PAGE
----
A minor uproar once resulted when Lanza went on an early '50s TV show and lip-synched to one of his hit songs rather than singing live. (This was not done in the early days of TV).
A rarity, in that he was a best-selling classical artist, Mario Lanza's many recordings on RCA Victor Red Seal, most notably "Be My Love", The Great Caruso (1951) soundtrack album and "Christmas Hymns and Carols" were top-sellers at the time and have continued to enjoy good, consistent sales, this more than four decades after his premature death.
According to Hedda Hopper's Hollywood (radio show broadcast February 11, 1951), he was playing semi-pro football in Scranton, Pennsylvania in the 1940s. Scranton named February 15, Mario Lanza Day.
Although greatly admired by generations of opera stars, including Plácido Domingo, Luciano Pavarotti, José Carreras and Roberto Alagna, Lanza himself only performed two operatic roles on stage - Fenton in Nicolai's "The Merry Wives of Windsor" at the Berkshire Festival in Tanglewood, and Lt. Pinkerton in Giacomo Puccini's "Madama Butterfly" for the New Orleans Opera Association. He received rave reviews for both efforts, with Noel Straus of the New York Times hailing him as having "few equals among tenors of the day in terms of quality, warmth and power." He sang over 150 concerts in his brief career, and at the time of his death had agreed to appear in the 1960-61 Rome Opera season as Canio in "Pagliacci".
As Enrico Caruso was a major influence on Lanza, Lanza has been a major influence on the generation of tenors who came after him. Luciano Pavarotti, Plácido Domingo, José Carreras, Andrea Bocelli, and Jerry Hadley all credit Lanza as an inspiration to them in pursuing their chosen careers.
As one of the first students at Tanglewood in the early 1940s, he was certainly in distinguished company. His fellow students during that period included Leonard Bernstein, conductor/impresario Sarah Caldwell, composer/conductor Lukas Foss and teacher/composer/conductor Frederick Fennell, to name but a few.
Brother-in-law of actor Bert Hicks.
He was awarded 2 Stars on the Hollywood Walk of Fame for Recording at 1751 Vine Street and for Motion Pictures at 6821 Hollywood Boulevard in Hollywood, California.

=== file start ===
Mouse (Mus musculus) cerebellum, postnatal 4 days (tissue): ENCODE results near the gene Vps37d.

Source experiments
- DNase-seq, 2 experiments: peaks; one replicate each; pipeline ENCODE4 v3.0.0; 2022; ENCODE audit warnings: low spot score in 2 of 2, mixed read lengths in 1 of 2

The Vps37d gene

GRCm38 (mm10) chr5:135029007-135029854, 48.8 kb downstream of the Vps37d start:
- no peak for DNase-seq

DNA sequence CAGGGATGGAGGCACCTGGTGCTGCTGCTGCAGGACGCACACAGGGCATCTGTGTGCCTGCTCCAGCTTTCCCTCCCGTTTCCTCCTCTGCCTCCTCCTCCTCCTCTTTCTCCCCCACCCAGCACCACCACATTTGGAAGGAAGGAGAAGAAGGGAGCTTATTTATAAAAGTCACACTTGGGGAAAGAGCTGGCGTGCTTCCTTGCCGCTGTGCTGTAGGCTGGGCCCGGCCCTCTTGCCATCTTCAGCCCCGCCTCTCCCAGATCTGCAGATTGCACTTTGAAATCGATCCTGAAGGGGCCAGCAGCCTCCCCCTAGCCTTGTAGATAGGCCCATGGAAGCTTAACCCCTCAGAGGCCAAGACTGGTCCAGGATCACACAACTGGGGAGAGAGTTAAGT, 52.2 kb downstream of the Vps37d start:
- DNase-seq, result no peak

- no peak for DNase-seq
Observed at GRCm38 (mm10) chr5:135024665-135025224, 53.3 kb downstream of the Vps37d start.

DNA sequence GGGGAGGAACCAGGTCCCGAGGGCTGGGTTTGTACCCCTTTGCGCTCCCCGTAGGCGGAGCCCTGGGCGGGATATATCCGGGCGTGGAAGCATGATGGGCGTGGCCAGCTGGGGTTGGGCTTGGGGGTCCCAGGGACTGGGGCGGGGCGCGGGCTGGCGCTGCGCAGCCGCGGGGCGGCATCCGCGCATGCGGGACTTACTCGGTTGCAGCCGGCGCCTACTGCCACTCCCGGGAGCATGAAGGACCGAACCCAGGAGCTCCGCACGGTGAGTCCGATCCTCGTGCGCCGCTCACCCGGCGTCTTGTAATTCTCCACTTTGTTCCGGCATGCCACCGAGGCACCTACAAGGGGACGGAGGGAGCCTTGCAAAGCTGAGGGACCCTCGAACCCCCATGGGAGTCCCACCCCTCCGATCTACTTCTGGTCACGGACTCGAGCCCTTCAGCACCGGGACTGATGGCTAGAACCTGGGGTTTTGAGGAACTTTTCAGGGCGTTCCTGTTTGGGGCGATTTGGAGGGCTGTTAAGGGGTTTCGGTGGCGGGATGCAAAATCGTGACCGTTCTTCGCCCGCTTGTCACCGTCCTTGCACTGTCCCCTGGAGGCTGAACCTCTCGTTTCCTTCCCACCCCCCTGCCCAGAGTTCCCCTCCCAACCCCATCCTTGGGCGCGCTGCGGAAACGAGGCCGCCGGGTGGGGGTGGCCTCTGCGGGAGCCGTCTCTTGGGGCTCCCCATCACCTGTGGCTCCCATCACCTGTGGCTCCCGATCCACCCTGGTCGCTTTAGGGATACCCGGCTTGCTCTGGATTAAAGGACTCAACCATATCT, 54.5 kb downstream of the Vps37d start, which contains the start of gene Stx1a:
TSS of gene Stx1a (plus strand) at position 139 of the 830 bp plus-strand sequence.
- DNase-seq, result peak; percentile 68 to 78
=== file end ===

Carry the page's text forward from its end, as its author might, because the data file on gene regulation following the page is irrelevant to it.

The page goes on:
He was supposed to play Prince Karl in the film The Student Prince (1954), but his weight problems and fiery temperament got him fired. Edmund Purdom starred in the role, lip-synching to Lanza.
His wife, Betty, was the sister of Lanza's army buddy. He was interested in her picture, and the buddy introduced them.
In 1951, his salary was $800,000.
Lanza had four children with his wife Betty: Colleen - a screenwriter, died of a road accident in 1997; Elisa - a housewife with two sons, Damon - had dabbled in restaurant and motorcycle business; Marc - died of a heart attack in 1993 at age 37
Legally changed his name from Alfredo Cocozza to Mario Lanza in 1948, just before he signed with MGM.
Much has been made of the influence Lanza has had on contemporary tenors such as Plácido Domingo, José Carreras and Luciano Pavarotti, but an apocryphal story has followed Lanza through his career and beyond. The famous Italian tenor Enrico Caruso died in 1921. Lanza was born in 1921. Superstition prompts fans to believe that the newborn Mario inherited the voice of the expired Enrico. To support this myth, most critics during Lanza's life espoused the belief that Lanza's vocal range and quality were on a par with no other singer but Caruso.
Soprano Maria Callas (who was not known for her praise of contemporary singers) is on record as calling Lanza "Caruso's successor," and in a 1973 interview said of him: "My biggest regret is not to have had the opportunity of singing with the greatest tenor voice I've ever heard."
Took as his professional name a variation on his mother's name. He substituted the masculine Mario for the feminine Maria and used her maiden name of Lanza as his surname.
Uncle of Dolores Hart.